- Obama national co-chair Jesse Jackson Jr. attributes Hillary’s tearful moment to racial insensitivity (since she did not cry over Hurricane Katrina and other events affecting African-Americans) and as something ‘we’re still analyzing within the Barack Obama campaign’ [2008-01-09]
- New York Post headlines Bill Clinton’s “fairy tale” remark. [2008-01-09]
- NYT’s Adam Nagourney further misreports the “fairy tale” remark, alleging Bill ‘described the story of Mr. Obama as a “fairy tale”’. [2008-01-09]
- NYT columnist Maureen Down misreports the “fairy tale” remark, alleging ‘Bill churlishly dismissed the Obama phenom as “the biggest fairy tale I’ve ever seen” ‘. [2008-01-09]
- Obama personally endorses misinterpretation of “fairy tale“, and further suggests Clinton is accusing him of taking a cakewalk [racially charged term]. [2008-01-09]
- Discussing Gore 2000 and Kerry 2004 campaigns in small-state primaries, Clinton supporter Andrew Cuomo utters the phrase “shuck and jive“ — a common idiom (despite its racial origins), and especially so among candidates and their PR handlers. Cuomo is not an active surrogate and did not utter the remark in reference to Obama (or even directly to the Clinton-Obama contest). Nationwide “race baiting” furor ensues. [2008-01-09]
- Rep. James Clyburn, reached overseas by reporters, is taken in: ‘To call that dream a fairy tale, which Bill Clinton seemed to be doing, could very well be insulting to some of us’ [2008-01-10]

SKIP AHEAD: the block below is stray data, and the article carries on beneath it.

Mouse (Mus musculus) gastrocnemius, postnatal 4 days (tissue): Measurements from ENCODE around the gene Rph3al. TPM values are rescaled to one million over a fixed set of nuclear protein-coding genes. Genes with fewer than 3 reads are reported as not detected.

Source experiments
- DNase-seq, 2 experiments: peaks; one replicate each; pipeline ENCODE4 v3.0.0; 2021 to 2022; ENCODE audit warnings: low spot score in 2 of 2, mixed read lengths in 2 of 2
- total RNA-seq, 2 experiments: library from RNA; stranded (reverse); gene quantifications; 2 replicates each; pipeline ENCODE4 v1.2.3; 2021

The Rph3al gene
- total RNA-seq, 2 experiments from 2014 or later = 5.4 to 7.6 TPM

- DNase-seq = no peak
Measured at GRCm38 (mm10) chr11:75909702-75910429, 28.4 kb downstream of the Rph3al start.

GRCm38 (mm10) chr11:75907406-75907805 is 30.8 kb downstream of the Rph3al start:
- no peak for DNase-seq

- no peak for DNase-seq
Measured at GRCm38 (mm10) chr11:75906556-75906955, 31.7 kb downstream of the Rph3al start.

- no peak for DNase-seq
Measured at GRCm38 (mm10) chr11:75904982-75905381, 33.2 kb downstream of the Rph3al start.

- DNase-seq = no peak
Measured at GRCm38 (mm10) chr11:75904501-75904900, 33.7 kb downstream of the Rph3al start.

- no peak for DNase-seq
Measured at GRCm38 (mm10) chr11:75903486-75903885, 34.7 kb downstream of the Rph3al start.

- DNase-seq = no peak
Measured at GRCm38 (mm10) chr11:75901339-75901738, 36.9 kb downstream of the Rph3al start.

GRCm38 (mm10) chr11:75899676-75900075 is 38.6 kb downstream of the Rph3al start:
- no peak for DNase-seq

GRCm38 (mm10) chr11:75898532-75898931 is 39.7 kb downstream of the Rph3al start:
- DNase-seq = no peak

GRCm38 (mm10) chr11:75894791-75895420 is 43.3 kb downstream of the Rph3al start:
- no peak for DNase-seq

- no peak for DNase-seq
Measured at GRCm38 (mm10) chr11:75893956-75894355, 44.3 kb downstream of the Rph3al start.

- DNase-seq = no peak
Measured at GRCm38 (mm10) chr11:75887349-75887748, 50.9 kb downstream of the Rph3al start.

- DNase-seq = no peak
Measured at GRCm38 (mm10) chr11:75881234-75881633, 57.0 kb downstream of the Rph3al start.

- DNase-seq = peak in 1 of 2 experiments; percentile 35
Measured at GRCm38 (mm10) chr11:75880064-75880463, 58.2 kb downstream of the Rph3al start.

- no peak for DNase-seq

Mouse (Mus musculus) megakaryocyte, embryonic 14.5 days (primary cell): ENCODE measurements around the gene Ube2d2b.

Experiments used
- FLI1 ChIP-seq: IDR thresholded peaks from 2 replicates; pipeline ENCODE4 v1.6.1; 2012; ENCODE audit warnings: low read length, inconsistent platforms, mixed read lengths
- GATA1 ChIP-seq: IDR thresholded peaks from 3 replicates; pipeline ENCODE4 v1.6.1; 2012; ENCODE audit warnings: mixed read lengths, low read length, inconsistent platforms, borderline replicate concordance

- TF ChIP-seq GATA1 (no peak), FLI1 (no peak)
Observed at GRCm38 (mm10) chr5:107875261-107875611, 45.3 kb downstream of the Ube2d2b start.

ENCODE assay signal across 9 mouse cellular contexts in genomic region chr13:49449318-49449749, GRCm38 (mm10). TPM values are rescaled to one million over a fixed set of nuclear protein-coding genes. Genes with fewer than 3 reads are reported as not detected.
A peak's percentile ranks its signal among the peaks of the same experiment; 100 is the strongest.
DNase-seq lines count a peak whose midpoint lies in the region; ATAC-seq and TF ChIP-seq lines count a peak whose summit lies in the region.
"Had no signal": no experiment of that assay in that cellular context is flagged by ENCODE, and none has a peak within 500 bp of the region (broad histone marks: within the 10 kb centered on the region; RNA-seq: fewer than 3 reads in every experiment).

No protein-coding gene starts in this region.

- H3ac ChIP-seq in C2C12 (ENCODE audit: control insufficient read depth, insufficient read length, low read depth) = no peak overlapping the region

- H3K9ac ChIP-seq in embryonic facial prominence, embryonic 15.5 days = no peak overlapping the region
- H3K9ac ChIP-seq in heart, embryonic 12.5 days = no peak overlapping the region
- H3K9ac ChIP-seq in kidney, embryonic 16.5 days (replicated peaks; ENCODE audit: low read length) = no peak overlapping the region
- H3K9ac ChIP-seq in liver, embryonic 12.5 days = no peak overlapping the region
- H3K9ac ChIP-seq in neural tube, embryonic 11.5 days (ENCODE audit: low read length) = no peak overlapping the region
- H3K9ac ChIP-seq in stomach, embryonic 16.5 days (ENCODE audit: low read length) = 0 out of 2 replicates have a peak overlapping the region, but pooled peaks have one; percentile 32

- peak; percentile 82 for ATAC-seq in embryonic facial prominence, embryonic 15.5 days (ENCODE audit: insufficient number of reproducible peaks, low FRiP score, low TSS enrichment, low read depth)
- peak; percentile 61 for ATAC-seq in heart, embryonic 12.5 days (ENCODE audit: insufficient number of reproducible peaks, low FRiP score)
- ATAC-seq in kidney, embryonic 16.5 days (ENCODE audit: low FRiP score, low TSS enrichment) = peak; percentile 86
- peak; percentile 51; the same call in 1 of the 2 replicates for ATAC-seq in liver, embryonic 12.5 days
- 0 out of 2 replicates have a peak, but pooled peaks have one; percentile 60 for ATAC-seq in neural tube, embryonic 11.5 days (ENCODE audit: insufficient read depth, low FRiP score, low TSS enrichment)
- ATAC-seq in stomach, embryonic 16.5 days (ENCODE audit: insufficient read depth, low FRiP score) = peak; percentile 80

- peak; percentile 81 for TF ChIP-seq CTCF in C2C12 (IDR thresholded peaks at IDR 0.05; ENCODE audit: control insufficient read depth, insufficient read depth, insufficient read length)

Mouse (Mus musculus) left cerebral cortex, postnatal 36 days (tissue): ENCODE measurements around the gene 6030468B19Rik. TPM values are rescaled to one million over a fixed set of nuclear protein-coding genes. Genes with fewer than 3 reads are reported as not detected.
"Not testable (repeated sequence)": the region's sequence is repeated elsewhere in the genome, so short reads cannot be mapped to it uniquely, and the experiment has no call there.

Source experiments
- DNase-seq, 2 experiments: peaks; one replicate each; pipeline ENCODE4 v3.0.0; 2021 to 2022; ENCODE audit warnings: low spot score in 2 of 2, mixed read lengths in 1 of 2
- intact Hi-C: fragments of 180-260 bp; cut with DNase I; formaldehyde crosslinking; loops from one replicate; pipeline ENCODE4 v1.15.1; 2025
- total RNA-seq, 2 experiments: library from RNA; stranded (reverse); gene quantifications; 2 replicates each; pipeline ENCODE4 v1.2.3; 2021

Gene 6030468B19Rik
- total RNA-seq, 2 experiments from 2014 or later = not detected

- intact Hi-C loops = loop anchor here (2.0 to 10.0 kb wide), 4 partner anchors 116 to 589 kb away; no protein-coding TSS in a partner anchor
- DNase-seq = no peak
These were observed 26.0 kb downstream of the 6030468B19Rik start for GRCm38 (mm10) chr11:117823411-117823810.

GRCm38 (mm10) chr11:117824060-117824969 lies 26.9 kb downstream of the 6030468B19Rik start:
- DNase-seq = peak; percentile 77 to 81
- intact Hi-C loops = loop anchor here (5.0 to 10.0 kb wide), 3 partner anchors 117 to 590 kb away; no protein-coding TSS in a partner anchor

- In a 17-minute endorsement of Obama, Sen. John Kerry invokes parallels with JFK and MLK. [2008-01-10]
- A UK Guardian opinion piece quotes (paraphrases?) an unnamed “Clinton adviser”: “If you have a social need, you’re with Hillary. If you want Obama to be your imaginary hip black friend and you’re young and you have no social needs, then he’s cool.” [2008-01-10]
- Obama campaign minority outreach specialist Candice Tolliver insinuates a pattern of race-baiting — ‘not just these latest comments but really a pattern, or a series of comments that we’ve heard for several months’. [2008-01-11]
- Jesse Jackson Jr., through a spokesperson, accuses the ubiquitous “they” of using “reactionary, disparaging rhetoric”. [2008-01-11]
- Bill Clinton calls in to (stealth Obama surrogate) Al Sharpton’s radio program, clarifying “fairy tale” remark, and noting ‘You have a hard choice, and if you decide to vote for Senator Obama I respect you because it is a source of enormous pride in the African American community’ [2008-01-11]
- Hillary expresses personal offense at racial interpretations of recent comments (‘any fair reading of what both of us said would be clear and I think it’s regrettable that these are being in a way used to try to divide people in our country during this election and I’m not going to have any part of it … I personally find it offensive.’) [2008-01-11]
- Obama campaign produces an inventory of racial grievances (“shuck and jive“, LBJ/MLK, Mandela, drug use, and “fairy tale“). The South Carolina Memo is rapidly and widely circulated. Campaign officially disclaims it as a research compilation prepared on request for a single activist. [2008-01-11]
- NYT columnist Bob Herbert misreports the “fairy tale” remark, by referring to ‘the former president … saying of Mr. Obama’s effort: “The whole thing is the biggest fairy tale I’ve ever seen.” ‘ [2008-01-12]
- NYT columnist Bob Herbert misreports the LBJ/MLK remark, accusing Hillary of ‘taking cheap shots at, of all people, the Rev. Dr. Martin Luther King Jr.’ [2008-01-12]
- A Clinton pollster confides to Ryan Lizza ‘The Hispanic voter—and I want to say this very carefully—has not shown a lot of willingness or affinity to support black candidates’ in an article in which Lizza himself states ‘There are lingering tensions between the Hispanic and black communities which [Obama] doesn’t want to inflame’. [2008-01-12]